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Track 7.2 - Innovation is the trigger of Industry 4.0. What about the opposite?

Lia TIRABENI​, University of Turin
Klas Eric SODERQUIST, Athens University of Economics and Business
Gianluca D'ANTONIO, Dr., Polytechnic of Turin


Track's Contacts : 

lia.tirabeni[AT]unito.it
soderq[AT]aueb.gr


Industry 4.0 is a paradigm based on the Cyber-Physical Systems concept – a fusion of the physical and virtual worlds - the Internet of Things and the Internet of Services, which will have a disruptive impact on every aspect of manufacturing companies (Almada-Lobo, 2015). Accordingly, enterprises are now facing the challenge and the opportunity provided by new technologies, within the Industry 4.0 paradigm, to evolve towards the new industrial concept of intelligent factory. This paradigm can be broken down into several themes: systems to enable customized production; strategies, methods and tools to promote sustainability; systems for the enhancement of the role of the people in factories; high efficiency production systems; innovative production processes; production systems that can evolve and adapt; strategies and management approaches to develop next-generation production systems (Industrie 4.0., 2014).

Industry 4.0 has become a popular buzzword among different communities such as manufacturers, governmental institutions, policy makers and academics. However, the understanding of this phenomenon is mostly limited to the implementation of technological innovation aimed at process automation and an overall performance improvement. Further, the path towards the development of novel technologies and services compliant with the Industry 4.0 paradigm has been structured through different approaches such as open innovation, business model innovation, and industrial organization. However, the role of the Industry 4.0 design principles – such as interoperability, transparency in information, technical assistance, decentralization of decision - in supporting and shaping novel innovation approaches is still poorly investigated.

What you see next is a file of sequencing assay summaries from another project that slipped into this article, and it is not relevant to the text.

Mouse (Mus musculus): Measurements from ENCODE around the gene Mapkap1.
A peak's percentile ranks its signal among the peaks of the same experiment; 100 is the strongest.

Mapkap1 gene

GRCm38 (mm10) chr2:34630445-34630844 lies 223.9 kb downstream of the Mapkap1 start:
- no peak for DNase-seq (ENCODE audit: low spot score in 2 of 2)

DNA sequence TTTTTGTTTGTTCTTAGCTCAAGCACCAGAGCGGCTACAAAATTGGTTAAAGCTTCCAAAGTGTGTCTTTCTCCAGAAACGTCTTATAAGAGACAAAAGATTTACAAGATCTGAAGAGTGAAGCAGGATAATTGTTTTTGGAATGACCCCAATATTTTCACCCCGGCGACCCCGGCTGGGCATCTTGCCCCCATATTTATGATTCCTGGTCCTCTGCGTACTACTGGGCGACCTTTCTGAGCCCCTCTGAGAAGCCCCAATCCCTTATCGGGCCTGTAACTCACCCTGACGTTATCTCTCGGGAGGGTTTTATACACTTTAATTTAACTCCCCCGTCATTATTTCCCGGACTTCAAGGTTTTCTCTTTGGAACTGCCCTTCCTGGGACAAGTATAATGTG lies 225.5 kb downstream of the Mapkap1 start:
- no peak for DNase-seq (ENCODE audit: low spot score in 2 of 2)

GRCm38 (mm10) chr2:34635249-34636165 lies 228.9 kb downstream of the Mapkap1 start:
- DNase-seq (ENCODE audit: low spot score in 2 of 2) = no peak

In line with these considerations, the track will call for both conceptual and empirical papers that address, but are not restricted to, the following questions:

- How do the Industry 4.0 technologies impact the way organizations drive innovation? How do they change existing innovation models and create new ones?
- How can the enterprise organizational structure and culture support innovation in an Industry 4.0 environment?
- How can novel business models foster innovation in an Industry 4.0 context?
- Which new skills and capabilities are necessary to appropriately address and integrate the new technologies and business models required for implementation of Industry 4.0?
- How can the characteristics of interoperability, transparency in information, technical assistance, decentralization of decision, typical of the Industry 4.0, drive new innovation processes?
- What kind of systems for the enhancement of the role of the people in factories can foster innovation in an industry 4.0 context? What kind of new innovation models do they create?
- What kind of strategies and management approaches to develop next-generation production systems can support new innovation models and processes in an industry 4.0 context?


References

Almada-Lobo, F. (2015), “The Industry 4.0 revolution and the future of Manufacturing Execution Systems (MES)”, Journal of Innovation Management, vol. 3, n. 4, pp. 16-21
“Industrie 4.0. Smart Manufacturing for the Future”, (2014), Germany Trade & Invest, Report.